Trying to get pregnant? Make sure you know the bottom line on baby-making—what you don't understand can affect your bub-to-be's health.
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Since the benefits of early supplementation have been established so clearly, statistics may or may not ease your anxiety. “The risk of neural-tube defects in the U.S. is one in 1,000,” Mills says.
If you or your doctor is concerned, you may wish to consider prenatal testing. The maternal alpha-fetoprotein (AFP) test is a simple blood test typically done at 16 to 18 weeks of pregnancy. It measures alpha-fetoprotein, a substance produced by the fetus and secreted into the amniotic fluid, eventually entering the mother’s blood. Abnormally high amounts of AFP can indicate a neural-tube defect — but not always. It is an imperfect test. If a woman has an elevated AFP, her doctor will usually retest and then do an ultrasound. If no explanation is found, an amniocentesis may be performed.
Why Aren’t We Doing It?
So what gives? What’s so difficult about taking a pill and eating your fruits and veggies? It’s the hassle factor, according to Mills. You have to go out and buy the pills, he notes, and then, of course, remember to take
Jo Ann Hattner, R.D., a spokesperson for the American Dietetic Association and clinical nutritionist at Stanford University Medical Center in Palo Alto, Calif., seems to agree. “We’re bombarded with messages [about health],” she says, “and all too often, folic acid slips through the cracks.” So Hattner tries to convince women that the recommendation can be achieved with little hassle.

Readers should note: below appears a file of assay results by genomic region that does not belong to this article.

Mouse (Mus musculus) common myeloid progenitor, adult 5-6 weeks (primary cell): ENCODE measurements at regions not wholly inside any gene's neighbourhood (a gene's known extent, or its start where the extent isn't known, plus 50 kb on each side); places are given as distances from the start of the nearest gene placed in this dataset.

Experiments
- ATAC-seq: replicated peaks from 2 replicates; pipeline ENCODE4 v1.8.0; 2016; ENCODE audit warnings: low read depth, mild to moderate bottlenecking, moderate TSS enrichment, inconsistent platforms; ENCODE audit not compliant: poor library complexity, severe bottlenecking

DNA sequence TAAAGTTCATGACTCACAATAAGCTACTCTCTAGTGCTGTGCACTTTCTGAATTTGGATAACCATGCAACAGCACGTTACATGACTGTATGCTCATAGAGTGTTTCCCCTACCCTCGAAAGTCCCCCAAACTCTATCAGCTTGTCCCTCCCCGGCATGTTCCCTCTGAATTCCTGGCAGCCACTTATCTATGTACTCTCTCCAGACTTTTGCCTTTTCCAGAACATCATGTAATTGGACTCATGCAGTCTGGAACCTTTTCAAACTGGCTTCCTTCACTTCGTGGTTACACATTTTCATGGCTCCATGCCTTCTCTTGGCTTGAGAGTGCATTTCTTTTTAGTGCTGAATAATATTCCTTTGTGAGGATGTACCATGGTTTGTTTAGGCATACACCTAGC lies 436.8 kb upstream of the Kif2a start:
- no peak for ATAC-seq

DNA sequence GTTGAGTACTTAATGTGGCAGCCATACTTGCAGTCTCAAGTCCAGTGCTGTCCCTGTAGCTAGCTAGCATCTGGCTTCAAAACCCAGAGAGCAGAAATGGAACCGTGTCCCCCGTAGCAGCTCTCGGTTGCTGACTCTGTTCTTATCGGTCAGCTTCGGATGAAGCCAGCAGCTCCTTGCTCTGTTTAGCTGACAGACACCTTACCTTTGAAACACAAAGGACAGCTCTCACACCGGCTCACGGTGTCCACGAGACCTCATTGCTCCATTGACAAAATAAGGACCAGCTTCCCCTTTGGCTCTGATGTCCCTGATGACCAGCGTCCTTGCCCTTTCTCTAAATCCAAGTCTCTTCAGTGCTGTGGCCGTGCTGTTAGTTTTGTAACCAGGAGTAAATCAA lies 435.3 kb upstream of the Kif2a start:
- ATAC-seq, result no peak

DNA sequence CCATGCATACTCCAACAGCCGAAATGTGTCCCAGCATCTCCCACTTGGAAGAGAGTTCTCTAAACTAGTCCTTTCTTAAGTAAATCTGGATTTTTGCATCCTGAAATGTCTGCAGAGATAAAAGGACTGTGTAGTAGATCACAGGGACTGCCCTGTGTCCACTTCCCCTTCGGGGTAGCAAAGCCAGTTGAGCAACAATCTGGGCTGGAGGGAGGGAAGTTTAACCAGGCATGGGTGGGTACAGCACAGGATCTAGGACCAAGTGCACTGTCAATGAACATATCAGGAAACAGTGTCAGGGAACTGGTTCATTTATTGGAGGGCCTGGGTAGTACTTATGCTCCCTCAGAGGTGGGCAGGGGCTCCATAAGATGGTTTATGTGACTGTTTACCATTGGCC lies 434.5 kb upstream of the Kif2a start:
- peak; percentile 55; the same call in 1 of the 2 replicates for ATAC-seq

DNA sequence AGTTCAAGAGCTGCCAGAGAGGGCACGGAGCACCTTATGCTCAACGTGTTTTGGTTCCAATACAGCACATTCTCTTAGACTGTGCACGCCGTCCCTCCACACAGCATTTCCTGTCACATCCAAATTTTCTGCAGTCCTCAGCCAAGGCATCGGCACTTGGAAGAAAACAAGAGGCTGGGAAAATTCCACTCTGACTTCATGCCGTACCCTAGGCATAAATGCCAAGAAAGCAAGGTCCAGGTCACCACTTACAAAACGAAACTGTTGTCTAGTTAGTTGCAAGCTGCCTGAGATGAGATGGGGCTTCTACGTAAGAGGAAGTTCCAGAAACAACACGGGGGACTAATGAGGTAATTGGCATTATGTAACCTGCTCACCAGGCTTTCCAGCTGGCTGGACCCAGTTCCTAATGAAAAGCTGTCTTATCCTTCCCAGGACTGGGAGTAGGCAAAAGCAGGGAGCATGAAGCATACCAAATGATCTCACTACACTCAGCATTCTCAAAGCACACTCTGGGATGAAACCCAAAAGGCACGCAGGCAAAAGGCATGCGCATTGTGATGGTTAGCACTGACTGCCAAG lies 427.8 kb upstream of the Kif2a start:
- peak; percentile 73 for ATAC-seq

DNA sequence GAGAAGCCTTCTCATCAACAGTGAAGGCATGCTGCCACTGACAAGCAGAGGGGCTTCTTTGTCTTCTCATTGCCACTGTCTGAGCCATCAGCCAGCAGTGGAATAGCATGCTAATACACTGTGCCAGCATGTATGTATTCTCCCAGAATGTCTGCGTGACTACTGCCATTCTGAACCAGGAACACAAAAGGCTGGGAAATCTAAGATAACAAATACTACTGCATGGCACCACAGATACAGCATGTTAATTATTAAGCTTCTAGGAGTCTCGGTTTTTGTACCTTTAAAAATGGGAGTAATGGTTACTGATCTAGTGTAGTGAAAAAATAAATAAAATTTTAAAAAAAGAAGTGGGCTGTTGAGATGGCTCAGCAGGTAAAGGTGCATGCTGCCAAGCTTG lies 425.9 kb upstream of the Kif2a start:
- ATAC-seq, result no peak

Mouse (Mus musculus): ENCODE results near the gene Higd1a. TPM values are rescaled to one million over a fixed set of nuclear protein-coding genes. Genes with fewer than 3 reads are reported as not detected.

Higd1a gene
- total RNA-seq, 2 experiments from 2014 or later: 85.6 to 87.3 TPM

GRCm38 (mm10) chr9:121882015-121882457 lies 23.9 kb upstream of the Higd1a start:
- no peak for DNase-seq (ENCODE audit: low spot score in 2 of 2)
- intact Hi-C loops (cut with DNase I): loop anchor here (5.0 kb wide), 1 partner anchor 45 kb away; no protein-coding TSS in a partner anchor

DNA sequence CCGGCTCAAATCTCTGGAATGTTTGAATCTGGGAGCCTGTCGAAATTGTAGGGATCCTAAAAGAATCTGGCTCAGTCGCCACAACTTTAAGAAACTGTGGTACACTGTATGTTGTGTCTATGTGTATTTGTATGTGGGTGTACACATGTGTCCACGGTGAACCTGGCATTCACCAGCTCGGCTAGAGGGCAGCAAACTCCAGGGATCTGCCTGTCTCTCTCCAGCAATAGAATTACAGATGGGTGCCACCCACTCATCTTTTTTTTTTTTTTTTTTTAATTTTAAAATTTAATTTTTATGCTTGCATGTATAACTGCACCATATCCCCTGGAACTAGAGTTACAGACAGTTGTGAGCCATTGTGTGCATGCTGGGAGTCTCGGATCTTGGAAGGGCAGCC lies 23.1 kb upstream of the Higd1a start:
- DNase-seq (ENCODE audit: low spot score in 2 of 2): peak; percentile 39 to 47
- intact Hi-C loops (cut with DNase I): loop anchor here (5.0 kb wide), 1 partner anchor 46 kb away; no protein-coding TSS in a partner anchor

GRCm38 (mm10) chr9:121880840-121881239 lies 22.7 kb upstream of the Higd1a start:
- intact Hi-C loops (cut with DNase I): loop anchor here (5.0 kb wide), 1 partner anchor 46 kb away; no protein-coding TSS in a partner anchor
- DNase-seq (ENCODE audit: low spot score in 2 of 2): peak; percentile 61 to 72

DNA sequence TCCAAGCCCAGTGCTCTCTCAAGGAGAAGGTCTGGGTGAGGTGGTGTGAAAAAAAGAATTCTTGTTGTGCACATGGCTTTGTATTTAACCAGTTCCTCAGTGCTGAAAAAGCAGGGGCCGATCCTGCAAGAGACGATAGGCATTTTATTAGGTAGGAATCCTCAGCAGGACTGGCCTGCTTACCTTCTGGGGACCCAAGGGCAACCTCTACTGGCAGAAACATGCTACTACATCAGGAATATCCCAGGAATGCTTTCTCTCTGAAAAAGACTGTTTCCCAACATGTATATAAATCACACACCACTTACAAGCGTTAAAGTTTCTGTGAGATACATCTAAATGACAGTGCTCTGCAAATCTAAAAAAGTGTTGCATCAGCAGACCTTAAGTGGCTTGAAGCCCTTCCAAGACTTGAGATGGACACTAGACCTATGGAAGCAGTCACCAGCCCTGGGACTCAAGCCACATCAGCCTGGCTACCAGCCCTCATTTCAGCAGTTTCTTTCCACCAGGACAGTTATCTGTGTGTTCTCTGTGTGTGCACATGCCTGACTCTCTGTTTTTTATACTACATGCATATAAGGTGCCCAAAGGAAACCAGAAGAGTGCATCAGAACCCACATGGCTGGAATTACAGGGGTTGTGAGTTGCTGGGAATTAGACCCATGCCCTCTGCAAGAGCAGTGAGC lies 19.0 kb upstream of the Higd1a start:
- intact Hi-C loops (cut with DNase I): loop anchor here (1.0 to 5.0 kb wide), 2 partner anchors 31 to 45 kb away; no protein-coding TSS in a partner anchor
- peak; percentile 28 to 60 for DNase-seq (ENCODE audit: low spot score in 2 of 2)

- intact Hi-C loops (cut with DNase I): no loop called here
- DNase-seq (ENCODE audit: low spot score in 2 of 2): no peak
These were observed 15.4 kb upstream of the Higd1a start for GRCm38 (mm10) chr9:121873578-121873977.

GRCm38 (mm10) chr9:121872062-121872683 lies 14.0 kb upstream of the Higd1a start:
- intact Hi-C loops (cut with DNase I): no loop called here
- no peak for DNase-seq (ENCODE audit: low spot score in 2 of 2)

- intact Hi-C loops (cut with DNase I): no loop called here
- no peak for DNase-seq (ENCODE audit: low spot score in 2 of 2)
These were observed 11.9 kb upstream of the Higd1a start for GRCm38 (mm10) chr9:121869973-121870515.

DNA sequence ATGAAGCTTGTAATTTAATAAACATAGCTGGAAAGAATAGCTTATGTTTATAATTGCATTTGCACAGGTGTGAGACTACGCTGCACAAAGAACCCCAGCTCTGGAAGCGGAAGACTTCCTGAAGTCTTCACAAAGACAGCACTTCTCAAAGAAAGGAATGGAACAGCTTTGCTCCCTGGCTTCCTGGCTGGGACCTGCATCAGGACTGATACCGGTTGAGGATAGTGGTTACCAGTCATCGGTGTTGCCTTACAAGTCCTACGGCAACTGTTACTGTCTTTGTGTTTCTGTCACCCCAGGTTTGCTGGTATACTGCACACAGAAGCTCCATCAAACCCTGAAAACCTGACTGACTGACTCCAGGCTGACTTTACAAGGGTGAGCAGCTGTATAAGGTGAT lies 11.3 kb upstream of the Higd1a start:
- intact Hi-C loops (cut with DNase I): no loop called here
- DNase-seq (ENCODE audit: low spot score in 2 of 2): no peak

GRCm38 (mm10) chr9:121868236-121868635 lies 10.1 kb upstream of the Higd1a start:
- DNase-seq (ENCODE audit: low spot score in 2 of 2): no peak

Eat the Right Things
“It’s easy [to take in folic acid] if you remember to focus on citrus foods, dark green leafy vegetables and whole-grain cereals,” Hattner says. A half-cup of boiled spinach has 130 micrograms of folic acid; a medium orange 45. “Women need to plan ahead, think about it a little more,” she adds. Cut down on processed foods, she advises, and visit the produce department.
By January 1998, under Food and Drug Administration regulations issued in 1996, folic acid was to be added to enriched cereal and grain products, such as flour, corn meal, pasta and rice. And breakfast cereals can be fortified with up to 400 micrograms per serving.
Following the folic acid recommendation may be even more important for some women than others. A 1997 study published in the journal Lancet by Mills of the NIH and his colleagues showed that some women are predisposed to having lower levels of folic acid in their red blood cells than most women, although the experts don’t understand why. About 5 percent to 15 percent of women could be affected, Mills estimates.
Although there is a test that can measure blood levels of folic acid, Mills doesn’t recommend routine testing because women should take the same action regardless of their test results. “Just make sure to get the recommended amounts,” he says.
Many public-health experts say awareness is growing, albeit slowly. “It is moving in the right direction, but we are not there yet,” says Godfrey Oakley, M.D., director of the division of birth defects and developmental disabilities for the CDC. The foods chosen for fortification — breads and cereals — are eaten by most people, so the hope is that all women will soon be getting plenty of folic acid during their childbearing years.
Meanwhile, Oakley and his wife have hatched a plan they hope will catch on: “Every time you get invited to a wedding,” he suggests, “take a year’s supply of folic acid and give it to the bride.”